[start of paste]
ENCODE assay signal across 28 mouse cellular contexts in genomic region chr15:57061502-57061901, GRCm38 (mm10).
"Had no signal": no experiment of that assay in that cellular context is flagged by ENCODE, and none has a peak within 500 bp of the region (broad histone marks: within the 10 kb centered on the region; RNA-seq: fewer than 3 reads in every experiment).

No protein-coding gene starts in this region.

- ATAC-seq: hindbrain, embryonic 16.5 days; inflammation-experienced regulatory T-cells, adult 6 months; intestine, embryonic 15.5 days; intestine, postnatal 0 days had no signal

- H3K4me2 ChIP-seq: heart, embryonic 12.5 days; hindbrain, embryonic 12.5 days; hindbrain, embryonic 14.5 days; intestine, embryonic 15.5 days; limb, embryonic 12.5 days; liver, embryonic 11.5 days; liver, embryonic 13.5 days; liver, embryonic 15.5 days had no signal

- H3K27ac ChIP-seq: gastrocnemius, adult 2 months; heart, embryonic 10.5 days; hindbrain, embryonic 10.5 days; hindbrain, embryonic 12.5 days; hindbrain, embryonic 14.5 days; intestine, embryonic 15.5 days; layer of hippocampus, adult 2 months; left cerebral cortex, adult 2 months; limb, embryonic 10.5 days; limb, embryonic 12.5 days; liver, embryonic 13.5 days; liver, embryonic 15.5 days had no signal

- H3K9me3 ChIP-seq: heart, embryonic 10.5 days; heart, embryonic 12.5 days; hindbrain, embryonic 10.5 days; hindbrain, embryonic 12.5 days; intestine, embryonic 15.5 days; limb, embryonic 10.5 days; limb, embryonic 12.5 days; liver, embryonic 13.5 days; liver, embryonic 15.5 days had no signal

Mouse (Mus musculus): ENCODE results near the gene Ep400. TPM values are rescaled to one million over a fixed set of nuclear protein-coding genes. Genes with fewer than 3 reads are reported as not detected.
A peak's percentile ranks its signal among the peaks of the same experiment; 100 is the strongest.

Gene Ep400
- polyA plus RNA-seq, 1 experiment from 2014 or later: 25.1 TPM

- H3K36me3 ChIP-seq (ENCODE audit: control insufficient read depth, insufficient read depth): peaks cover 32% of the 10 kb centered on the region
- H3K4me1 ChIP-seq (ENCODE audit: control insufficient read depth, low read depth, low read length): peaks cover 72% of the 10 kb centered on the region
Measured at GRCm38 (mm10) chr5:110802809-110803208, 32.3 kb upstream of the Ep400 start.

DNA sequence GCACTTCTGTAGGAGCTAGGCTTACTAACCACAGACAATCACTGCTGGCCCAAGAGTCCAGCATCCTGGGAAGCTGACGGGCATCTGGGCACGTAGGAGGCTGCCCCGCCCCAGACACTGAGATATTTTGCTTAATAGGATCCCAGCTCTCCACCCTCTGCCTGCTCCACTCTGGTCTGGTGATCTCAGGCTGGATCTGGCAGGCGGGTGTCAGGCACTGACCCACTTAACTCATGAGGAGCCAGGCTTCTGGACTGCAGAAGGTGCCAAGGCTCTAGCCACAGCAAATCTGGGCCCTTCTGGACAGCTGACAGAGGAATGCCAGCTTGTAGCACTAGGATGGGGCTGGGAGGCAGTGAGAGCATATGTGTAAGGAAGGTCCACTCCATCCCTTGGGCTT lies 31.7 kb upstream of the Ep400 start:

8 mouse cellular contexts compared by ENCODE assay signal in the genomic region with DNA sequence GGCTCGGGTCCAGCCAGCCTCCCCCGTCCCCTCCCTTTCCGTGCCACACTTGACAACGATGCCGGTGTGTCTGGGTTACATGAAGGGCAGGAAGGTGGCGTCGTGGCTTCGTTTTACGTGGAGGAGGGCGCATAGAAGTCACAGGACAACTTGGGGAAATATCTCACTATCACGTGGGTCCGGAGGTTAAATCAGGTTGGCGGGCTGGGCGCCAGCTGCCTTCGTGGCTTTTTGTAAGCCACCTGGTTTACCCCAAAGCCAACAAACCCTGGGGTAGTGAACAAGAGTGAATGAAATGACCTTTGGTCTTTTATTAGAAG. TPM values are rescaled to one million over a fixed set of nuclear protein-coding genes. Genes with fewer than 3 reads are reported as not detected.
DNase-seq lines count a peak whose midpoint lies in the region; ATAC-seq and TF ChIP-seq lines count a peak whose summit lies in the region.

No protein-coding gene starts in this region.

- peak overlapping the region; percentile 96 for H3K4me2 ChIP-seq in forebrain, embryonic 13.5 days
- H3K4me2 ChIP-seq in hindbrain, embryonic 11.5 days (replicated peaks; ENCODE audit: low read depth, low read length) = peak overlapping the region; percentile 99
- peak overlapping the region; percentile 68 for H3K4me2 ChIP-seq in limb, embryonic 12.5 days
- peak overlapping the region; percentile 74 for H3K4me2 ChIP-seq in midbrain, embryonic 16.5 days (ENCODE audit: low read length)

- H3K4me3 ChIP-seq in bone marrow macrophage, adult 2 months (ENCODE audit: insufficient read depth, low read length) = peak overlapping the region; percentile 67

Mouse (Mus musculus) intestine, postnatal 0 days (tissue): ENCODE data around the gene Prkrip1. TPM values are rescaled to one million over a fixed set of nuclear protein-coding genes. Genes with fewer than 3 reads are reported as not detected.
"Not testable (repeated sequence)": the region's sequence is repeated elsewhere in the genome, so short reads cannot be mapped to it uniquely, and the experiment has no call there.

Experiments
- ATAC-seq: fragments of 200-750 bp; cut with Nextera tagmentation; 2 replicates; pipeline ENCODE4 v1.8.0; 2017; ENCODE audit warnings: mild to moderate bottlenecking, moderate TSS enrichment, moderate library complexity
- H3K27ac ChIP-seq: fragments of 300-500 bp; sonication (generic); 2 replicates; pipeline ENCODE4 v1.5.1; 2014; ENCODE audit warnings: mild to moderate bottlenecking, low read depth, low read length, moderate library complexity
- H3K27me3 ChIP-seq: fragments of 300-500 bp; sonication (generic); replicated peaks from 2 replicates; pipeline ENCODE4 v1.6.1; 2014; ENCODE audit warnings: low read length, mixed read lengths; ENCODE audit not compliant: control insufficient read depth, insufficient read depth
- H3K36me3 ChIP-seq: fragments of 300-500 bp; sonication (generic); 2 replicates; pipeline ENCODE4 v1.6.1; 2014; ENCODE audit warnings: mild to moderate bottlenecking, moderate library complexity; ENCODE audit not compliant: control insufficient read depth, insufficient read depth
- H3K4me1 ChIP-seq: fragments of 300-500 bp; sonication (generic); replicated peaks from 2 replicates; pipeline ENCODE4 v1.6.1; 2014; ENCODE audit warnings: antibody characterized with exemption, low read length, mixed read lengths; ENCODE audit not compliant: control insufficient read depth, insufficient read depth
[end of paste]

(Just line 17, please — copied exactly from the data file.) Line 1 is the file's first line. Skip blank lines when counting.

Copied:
DNase-seq lines count a peak whose midpoint lies in the region; ATAC-seq and TF ChIP-seq lines count a peak whose summit lies in the region.